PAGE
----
My dissertation investigates the manifold ways Latino/a film festivals based in three Californian metropolitan regions – the San Diego-Tijuana transborder region; Greater Los Angeles; and the San Francisco-Bay Area – all have promoted their distinctive visions and identities, latinidad, as articulated by way of their festival practices and their appeal to imagined communities. The title – “Protest, Pitching, Crossover Dreaming” – was inspired by my main argument: These film festivals are activist, special interest events whose respective missions and practices are intricately tied to each festival’s politics of identity, place/location, and commerce. Not least of all, this is also reflected by their respective stakeholder constellations (e.g., organizers, filmmakers, sponsors, audiences). In fact, each festival’s take on latinidad is shown to be a constant negotiation between its original mission and its ever-evolving “environment” (Rüling 2009) and here, their self-imposed obligation to accommodate the changing needs and demands of their target communities and their need to reckon with sociopolitical, technological and economic factors. In a nutshell, my thesis not only shines a light on the challenges and successes associated with providing an arena for Latinx film productions, talent and subjectivities; what is more, it also attests to the ongoing necessity to disseminate stories that mirror U.S. society in ALL its complexity and diversity.<br />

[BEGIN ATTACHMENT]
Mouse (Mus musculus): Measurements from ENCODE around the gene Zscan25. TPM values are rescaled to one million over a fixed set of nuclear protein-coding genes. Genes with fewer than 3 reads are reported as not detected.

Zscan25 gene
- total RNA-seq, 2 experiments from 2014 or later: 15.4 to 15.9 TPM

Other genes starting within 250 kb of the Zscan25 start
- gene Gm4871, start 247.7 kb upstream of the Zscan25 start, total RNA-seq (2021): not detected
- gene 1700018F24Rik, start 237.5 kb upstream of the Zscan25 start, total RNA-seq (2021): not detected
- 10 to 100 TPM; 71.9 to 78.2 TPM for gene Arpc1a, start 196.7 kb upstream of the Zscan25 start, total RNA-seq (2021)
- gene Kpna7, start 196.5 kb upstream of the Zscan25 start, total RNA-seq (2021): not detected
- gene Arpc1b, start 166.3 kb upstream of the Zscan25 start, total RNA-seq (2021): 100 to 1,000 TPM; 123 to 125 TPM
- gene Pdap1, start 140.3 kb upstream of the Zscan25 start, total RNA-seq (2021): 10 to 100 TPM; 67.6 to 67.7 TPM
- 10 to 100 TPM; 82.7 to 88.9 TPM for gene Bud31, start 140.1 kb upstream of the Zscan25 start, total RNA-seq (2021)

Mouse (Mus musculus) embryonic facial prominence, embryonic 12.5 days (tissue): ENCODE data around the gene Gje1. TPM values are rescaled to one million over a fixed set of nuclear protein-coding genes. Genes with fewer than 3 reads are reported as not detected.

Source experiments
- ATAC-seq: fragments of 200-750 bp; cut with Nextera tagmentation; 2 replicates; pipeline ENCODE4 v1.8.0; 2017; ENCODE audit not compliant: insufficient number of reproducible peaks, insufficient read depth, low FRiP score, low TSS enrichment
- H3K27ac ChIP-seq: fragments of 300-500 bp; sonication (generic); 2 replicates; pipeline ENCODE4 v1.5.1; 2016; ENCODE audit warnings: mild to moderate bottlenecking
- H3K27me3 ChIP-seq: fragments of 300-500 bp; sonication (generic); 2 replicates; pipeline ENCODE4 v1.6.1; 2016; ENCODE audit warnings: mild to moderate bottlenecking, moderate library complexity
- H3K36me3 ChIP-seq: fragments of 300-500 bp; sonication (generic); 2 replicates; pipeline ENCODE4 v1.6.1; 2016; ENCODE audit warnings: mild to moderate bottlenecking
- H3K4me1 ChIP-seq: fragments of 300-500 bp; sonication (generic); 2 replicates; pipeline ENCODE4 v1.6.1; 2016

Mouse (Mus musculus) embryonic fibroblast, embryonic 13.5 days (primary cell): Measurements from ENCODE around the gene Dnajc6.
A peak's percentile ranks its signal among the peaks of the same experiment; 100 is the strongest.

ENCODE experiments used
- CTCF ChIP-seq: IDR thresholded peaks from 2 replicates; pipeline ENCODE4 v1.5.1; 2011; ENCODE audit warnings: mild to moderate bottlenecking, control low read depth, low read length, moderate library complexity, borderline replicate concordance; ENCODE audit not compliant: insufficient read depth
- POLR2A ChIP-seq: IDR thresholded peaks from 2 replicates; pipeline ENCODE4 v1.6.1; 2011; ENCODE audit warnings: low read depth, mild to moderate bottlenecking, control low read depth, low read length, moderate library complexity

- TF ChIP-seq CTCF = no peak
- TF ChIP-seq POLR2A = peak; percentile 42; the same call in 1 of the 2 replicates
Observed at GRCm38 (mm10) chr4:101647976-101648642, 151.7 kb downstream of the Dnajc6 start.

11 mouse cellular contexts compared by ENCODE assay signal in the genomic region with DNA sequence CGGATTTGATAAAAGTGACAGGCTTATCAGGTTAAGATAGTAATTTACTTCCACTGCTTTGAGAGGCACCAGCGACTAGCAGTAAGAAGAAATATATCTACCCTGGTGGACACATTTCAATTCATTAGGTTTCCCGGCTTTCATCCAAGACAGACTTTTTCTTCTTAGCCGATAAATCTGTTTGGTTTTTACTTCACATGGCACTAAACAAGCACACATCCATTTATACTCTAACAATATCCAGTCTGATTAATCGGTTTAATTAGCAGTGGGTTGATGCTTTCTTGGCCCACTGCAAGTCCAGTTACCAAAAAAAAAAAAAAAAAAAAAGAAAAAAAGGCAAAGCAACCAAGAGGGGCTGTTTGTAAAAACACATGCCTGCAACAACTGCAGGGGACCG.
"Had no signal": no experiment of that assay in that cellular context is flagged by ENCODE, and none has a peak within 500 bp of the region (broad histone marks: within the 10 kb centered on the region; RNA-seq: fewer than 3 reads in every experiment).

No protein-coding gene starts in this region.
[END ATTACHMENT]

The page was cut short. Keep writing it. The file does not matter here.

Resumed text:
The theoretical and historical chapters navigate a wide world of scholarship ranging from traditional and contemporary media, film, film festival and performance studies to cultural, social and specifically ethnic – Chicano/a/x, Raza and Latino/a/x – studies. The theoretical chapter briefly traces some of the cultural, communal and commercial roots of the festive paradigms of old and then provides a more exhaustive overview of a number of traditional and more current issues in conjunction with and beyond the film festival’s original role – upon its emergence in the early/mid-20th century – as cultural and economic arena. This chapter also takes into account the exceptional situation of U.S. based film festivals: their overall belatedness, which can be seen both as a result of the U.S.’s historical lack of a support infrastructure provided by the state, and Hollywood’s long-time lack of interest (pre-Sundance, pre-indiewood) in national film festivals due to its eye on international markets. The next chapter jump-cuts to a discussion of Latino/a film activism, including its transnational lineage to Latin American Tercer Cine, and the development of U.S. Latino/a identified cinema – its arenas of exhibition as well as its ongoing struggle for visibility and opportunities. The analytical part further explores, critiques and substantiates the claims and findings articulated in the previous chapters, drawing on my fieldwork activities (2008- 2012), in the course of which I conducted numerous qualitative interviews, as well as my assessment of print and online promotional materials published by the festivals under scrutiny in the analytical chapters. My focus here is on the San Diego Latino Film Festival (since 1994), L.A. based Reel Rasquache Arts and Film Festival (2004-14), and the Bay’s historical festivals – both of Cine Acción (Women of the Americas, 1988, and ¡Cine Latino!, 1993-2004) and the International Latino Film Festival San Francisco (1997-2008) – and finally, today’s San Francisco Latino Film Festival, organized by Cine+Mas (since 2009). The conclusion wraps up my findings.